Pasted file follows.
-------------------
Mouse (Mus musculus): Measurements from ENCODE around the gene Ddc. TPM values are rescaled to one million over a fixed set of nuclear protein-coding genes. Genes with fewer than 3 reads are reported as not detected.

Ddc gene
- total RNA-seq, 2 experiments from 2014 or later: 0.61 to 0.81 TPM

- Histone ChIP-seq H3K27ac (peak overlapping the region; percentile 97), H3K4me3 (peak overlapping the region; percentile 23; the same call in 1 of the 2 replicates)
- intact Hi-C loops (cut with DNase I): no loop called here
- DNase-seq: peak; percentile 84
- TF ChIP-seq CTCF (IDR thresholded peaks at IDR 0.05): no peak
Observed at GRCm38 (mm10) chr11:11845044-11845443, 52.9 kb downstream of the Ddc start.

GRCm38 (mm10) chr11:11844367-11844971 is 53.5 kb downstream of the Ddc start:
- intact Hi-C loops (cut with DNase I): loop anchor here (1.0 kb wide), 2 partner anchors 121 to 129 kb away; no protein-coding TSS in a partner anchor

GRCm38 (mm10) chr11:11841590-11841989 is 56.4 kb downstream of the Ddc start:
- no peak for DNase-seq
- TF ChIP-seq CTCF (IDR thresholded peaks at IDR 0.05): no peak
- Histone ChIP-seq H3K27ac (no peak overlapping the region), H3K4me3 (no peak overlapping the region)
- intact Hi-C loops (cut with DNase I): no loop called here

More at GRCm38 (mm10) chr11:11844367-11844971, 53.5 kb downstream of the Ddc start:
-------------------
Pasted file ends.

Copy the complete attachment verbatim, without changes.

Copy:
Mouse (Mus musculus): Measurements from ENCODE around the gene Ddc. TPM values are rescaled to one million over a fixed set of nuclear protein-coding genes. Genes with fewer than 3 reads are reported as not detected.

Ddc gene
- total RNA-seq, 2 experiments from 2014 or later: 0.61 to 0.81 TPM

- Histone ChIP-seq H3K27ac (peak overlapping the region; percentile 97), H3K4me3 (peak overlapping the region; percentile 23; the same call in 1 of the 2 replicates)
- intact Hi-C loops (cut with DNase I): no loop called here
- DNase-seq: peak; percentile 84
- TF ChIP-seq CTCF (IDR thresholded peaks at IDR 0.05): no peak
Observed at GRCm38 (mm10) chr11:11845044-11845443, 52.9 kb downstream of the Ddc start.

GRCm38 (mm10) chr11:11844367-11844971 is 53.5 kb downstream of the Ddc start:
- intact Hi-C loops (cut with DNase I): loop anchor here (1.0 kb wide), 2 partner anchors 121 to 129 kb away; no protein-coding TSS in a partner anchor

GRCm38 (mm10) chr11:11841590-11841989 is 56.4 kb downstream of the Ddc start:
- no peak for DNase-seq
- TF ChIP-seq CTCF (IDR thresholded peaks at IDR 0.05): no peak
- Histone ChIP-seq H3K27ac (no peak overlapping the region), H3K4me3 (no peak overlapping the region)
- intact Hi-C loops (cut with DNase I): no loop called here

More at GRCm38 (mm10) chr11:11844367-11844971, 53.5 kb downstream of the Ddc start: